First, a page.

Reference: Refer to Section F.3 for examples of the SHOW PORT command. Section F.10.1 describes how to use a LAN analyzer to troubleshoot channel formation problems.

3 See also Appendix D for information about using the LAVC$FAILURE_ANALYSIS program to troubleshoot channel problems.

F.6 Retransmission Problems

Retransmissions occur when the local node does not receive acknowledgment of a message in a timely manner.

F.6.1 Why Retransmissions Occur

The first time the sending node transmits the datagram containing the sequenced message data, PEDRIVER sets the value of the REXMT flag bit in the TR header to 0. If the datagram requires retransmission, PEDRIVER sets the REXMT flag bit to 1 and resends the datagram. PEDRIVER retransmits the datagram until either the datagram is received or the virtual circuit is closed. If multiple channels are available, PEDRIVER attempts to retransmit the message on a different channel in an attempt to avoid the problem that caused the retransmission.

Retransmission typically occurs when a node runs out of a critical resource, such as large request packets (LRPs) or nonpaged pool, and a message is lost after it reaches the remote node. Other potential causes of retransmissions include overloaded LAN bridges, slow LAN adapters (such as the DELQA), and heavily loaded systems, which delay packet transmission or reception. Figure F-3 shows an unsuccessful transmission followed by a successful retransmission.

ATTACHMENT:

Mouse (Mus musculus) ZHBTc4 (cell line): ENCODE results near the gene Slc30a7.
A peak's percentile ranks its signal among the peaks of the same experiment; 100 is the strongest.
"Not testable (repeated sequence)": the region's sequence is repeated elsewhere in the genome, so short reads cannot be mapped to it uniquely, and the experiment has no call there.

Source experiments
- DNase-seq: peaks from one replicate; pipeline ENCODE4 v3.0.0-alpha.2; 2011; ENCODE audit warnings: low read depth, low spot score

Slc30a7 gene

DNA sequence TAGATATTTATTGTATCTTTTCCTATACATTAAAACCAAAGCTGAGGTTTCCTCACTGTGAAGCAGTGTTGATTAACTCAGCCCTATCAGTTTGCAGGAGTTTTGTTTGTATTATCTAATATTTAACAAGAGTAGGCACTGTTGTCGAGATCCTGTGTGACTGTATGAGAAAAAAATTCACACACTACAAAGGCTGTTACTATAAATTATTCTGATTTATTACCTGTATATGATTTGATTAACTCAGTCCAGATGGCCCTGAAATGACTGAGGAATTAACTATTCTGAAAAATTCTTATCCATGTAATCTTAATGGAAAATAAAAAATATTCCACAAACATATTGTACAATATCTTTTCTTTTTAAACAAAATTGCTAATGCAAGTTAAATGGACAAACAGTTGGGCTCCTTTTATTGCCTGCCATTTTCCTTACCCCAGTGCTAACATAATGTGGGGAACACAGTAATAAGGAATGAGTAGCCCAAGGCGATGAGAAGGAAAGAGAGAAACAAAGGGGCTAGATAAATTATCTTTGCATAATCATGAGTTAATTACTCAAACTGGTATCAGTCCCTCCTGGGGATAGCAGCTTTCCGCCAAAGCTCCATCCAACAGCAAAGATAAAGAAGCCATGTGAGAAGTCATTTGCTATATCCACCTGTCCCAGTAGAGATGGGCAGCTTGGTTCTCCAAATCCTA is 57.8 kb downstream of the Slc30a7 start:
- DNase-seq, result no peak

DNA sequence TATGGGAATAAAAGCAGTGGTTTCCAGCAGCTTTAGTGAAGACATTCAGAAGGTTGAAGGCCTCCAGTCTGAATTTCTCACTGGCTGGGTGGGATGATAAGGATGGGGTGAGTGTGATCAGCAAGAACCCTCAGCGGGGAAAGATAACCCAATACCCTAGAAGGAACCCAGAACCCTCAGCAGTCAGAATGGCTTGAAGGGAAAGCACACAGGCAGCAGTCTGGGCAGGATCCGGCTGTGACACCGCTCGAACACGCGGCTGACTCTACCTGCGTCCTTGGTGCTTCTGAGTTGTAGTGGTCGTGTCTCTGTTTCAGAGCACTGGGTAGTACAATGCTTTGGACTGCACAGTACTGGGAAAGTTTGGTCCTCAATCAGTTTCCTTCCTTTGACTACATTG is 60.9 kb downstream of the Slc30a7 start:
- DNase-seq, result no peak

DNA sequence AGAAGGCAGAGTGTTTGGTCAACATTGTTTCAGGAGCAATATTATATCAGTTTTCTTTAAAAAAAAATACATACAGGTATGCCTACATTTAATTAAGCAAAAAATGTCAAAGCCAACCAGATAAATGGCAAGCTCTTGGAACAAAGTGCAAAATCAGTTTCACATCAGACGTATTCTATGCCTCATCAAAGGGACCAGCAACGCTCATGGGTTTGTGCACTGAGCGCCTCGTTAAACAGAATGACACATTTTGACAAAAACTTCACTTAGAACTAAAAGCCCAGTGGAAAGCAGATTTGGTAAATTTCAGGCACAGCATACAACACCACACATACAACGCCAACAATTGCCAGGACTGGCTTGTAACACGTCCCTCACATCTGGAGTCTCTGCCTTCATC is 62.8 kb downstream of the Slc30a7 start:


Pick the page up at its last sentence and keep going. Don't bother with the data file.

Figure F-3 Lost Messages Cause Retransmissions

Because the first message was lost, the local node does not receive acknowledgment (ACK) from the remote node. The remote node acknowledged the second (successful) transmission of the message.

Retransmission can also occur if the cables are seated improperly, if the network is too busy and the datagram cannot be sent, or if the datagram is corrupted or lost during transmission either by the originating LAN adapter or by any bridges or repeaters. Figure F-4 illustrates another type of retransmission.

Figure F-4 Lost ACKs Cause Retransmissions

In Figure F-4, the remote node receives the message and transmits an acknowledgment (ACK) to the sending node. However, because the ACK from the receiving node is lost, the sending node retransmits the message.